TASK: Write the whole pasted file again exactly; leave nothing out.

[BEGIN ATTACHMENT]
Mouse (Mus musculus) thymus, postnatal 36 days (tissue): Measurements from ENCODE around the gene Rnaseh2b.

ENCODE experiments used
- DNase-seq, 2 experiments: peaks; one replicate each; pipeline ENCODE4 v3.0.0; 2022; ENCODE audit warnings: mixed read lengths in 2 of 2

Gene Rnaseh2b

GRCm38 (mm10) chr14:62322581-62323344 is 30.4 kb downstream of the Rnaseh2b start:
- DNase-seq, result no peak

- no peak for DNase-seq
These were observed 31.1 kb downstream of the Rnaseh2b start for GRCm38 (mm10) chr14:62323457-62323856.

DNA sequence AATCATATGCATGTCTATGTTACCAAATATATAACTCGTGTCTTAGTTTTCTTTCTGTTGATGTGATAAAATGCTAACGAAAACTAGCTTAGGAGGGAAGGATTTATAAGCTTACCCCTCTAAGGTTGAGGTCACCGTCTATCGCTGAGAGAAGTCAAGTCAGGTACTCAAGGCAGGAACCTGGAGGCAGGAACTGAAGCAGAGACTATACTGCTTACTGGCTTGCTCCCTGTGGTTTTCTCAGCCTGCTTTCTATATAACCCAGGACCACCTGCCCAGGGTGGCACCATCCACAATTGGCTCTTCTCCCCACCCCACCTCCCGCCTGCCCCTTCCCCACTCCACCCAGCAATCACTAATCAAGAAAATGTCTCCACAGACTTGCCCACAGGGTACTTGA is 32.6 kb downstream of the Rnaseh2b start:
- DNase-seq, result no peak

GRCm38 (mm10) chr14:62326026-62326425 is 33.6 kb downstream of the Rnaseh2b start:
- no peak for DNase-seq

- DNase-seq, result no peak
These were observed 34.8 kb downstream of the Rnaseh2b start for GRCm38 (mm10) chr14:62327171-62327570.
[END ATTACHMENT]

Mouse (Mus musculus) thymus, postnatal 36 days (tissue): Measurements from ENCODE around the gene Rnaseh2b.

ENCODE experiments used
- DNase-seq, 2 experiments: peaks; one replicate each; pipeline ENCODE4 v3.0.0; 2022; ENCODE audit warnings: mixed read lengths in 2 of 2

Gene Rnaseh2b

GRCm38 (mm10) chr14:62322581-62323344 is 30.4 kb downstream of the Rnaseh2b start:
- DNase-seq, result no peak

- no peak for DNase-seq
These were observed 31.1 kb downstream of the Rnaseh2b start for GRCm38 (mm10) chr14:62323457-62323856.

DNA sequence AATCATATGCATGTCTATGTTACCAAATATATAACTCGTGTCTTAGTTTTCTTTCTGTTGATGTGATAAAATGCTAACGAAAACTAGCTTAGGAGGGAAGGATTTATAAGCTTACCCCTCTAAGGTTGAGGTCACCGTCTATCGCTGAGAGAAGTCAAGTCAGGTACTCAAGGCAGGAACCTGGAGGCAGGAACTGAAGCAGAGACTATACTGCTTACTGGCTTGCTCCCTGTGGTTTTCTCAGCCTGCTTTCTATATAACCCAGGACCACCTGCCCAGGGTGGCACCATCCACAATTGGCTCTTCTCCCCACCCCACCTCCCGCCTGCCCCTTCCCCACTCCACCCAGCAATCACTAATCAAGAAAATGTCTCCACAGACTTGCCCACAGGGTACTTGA is 32.6 kb downstream of the Rnaseh2b start:
- DNase-seq, result no peak

GRCm38 (mm10) chr14:62326026-62326425 is 33.6 kb downstream of the Rnaseh2b start:
- no peak for DNase-seq

- DNase-seq, result no peak
These were observed 34.8 kb downstream of the Rnaseh2b start for GRCm38 (mm10) chr14:62327171-62327570.